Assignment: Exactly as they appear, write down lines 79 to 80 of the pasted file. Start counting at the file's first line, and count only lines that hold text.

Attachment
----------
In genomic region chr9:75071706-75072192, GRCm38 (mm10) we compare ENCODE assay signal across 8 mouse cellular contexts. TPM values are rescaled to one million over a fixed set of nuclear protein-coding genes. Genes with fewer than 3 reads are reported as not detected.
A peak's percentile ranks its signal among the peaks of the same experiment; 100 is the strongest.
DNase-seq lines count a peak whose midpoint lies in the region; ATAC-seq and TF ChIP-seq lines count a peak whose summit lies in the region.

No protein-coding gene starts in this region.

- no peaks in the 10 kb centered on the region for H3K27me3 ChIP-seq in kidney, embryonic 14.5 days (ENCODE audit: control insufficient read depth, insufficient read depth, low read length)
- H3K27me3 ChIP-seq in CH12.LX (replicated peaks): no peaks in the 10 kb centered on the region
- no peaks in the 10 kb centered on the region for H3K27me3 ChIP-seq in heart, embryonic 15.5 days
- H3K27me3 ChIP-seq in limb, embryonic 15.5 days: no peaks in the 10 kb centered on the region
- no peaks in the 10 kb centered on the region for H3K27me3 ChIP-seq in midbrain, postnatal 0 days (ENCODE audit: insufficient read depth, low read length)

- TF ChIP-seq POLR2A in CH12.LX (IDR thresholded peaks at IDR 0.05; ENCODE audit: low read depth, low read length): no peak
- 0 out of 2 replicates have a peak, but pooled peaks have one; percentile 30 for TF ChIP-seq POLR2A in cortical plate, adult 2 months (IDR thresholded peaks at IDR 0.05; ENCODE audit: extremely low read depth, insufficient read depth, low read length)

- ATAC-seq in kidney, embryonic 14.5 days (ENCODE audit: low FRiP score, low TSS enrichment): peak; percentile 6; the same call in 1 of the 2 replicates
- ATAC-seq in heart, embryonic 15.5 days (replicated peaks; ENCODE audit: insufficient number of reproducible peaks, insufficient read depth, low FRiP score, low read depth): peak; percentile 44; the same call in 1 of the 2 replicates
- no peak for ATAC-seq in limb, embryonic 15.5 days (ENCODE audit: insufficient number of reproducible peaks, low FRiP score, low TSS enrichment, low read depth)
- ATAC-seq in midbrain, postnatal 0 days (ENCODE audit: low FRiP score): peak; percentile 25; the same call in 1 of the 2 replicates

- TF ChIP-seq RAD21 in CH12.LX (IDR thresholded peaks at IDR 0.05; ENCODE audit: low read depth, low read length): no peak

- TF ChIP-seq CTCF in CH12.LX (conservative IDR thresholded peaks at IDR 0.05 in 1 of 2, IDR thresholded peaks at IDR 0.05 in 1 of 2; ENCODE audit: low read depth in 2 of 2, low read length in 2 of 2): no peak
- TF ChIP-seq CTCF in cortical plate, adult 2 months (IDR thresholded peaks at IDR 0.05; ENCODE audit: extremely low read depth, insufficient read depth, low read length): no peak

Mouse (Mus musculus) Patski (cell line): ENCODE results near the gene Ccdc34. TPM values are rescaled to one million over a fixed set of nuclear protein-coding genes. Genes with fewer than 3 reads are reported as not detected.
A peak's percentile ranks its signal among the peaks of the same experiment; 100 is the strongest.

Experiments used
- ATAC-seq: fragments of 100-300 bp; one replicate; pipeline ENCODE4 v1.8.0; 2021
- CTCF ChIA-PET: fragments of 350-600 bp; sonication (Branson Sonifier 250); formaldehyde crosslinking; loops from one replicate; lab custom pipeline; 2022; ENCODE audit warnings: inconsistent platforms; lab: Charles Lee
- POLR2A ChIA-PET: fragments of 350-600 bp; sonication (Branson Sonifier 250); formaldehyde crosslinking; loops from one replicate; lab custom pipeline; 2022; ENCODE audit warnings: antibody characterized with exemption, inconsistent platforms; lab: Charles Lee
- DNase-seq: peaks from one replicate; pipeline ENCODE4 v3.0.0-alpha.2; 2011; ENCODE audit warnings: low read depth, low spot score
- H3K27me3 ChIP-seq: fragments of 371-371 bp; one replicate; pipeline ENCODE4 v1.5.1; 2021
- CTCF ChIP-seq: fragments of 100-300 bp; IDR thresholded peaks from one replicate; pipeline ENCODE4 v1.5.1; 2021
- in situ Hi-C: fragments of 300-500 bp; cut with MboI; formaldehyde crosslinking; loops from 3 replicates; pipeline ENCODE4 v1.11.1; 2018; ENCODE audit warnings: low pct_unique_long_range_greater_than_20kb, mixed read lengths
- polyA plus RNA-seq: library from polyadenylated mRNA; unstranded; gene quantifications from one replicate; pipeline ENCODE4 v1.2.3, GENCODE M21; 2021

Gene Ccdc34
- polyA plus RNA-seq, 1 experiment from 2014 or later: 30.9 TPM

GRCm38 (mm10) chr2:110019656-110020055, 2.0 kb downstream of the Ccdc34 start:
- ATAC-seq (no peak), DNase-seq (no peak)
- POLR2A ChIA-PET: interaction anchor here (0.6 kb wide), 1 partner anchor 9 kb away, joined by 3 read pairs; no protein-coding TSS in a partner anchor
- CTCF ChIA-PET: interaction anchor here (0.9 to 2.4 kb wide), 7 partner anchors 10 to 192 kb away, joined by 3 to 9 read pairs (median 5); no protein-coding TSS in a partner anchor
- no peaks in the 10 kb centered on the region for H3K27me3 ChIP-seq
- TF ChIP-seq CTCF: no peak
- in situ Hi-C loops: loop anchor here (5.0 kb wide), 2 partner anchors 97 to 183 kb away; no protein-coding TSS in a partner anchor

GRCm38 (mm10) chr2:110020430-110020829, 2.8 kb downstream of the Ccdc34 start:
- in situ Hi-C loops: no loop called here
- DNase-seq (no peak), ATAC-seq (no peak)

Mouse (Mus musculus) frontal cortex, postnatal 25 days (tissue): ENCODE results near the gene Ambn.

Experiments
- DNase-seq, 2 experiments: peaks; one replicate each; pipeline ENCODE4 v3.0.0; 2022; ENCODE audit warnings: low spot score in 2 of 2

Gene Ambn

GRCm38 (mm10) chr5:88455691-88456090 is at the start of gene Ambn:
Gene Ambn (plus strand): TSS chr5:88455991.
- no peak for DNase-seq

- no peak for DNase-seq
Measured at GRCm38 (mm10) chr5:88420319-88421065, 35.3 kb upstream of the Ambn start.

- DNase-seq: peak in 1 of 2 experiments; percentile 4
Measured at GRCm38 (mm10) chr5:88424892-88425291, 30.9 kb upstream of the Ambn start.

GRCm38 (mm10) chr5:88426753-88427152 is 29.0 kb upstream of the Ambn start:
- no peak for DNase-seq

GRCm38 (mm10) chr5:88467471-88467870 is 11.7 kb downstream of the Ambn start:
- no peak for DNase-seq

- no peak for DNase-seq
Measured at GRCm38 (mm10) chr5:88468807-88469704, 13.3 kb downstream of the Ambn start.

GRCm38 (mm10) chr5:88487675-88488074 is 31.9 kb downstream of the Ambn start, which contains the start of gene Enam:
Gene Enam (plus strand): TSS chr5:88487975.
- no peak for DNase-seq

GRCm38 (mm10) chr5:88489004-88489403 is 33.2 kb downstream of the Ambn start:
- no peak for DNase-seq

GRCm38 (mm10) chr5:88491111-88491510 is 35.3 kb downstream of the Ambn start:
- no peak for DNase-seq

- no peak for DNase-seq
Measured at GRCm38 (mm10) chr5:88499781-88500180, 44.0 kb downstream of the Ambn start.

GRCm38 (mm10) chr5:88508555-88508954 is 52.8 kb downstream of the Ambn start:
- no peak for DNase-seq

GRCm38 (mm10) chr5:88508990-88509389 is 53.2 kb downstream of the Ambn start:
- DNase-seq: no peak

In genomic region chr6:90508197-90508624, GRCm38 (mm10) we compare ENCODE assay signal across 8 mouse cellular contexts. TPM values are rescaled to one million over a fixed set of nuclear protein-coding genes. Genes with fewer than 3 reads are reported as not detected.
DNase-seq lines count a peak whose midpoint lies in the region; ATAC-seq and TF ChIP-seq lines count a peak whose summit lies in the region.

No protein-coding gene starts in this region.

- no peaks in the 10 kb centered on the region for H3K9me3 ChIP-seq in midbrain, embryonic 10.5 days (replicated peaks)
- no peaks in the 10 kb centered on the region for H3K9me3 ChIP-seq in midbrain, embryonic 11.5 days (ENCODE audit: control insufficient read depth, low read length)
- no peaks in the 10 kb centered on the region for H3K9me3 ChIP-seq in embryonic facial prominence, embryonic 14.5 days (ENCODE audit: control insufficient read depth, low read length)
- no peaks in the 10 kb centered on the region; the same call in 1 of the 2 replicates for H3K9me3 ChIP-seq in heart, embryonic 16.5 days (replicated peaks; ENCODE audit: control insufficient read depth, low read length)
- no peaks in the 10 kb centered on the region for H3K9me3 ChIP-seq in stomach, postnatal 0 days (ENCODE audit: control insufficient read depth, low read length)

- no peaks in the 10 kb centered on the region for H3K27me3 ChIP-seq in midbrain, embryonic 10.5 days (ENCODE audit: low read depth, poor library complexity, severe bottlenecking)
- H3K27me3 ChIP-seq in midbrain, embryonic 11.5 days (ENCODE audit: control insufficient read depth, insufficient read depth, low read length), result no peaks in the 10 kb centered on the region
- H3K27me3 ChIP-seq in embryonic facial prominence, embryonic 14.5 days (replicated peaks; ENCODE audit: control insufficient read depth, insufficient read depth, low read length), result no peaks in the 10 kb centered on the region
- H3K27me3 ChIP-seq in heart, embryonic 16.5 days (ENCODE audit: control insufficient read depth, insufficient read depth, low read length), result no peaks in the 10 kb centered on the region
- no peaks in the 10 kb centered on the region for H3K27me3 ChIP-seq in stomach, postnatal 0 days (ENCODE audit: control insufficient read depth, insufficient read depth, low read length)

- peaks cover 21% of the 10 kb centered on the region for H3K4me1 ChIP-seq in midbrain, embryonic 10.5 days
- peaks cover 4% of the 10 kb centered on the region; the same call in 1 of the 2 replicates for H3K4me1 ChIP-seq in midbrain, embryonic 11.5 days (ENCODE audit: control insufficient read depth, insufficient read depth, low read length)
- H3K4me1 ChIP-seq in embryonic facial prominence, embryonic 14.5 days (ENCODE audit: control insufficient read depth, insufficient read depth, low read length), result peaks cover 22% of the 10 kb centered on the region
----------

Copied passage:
- no peaks in the 10 kb centered on the region for H3K9me3 ChIP-seq in stomach, postnatal 0 days (ENCODE audit: control insufficient read depth, low read length)

- no peaks in the 10 kb centered on the region for H3K27me3 ChIP-seq in midbrain, embryonic 10.5 days (ENCODE audit: low read depth, poor library complexity, severe bottlenecking)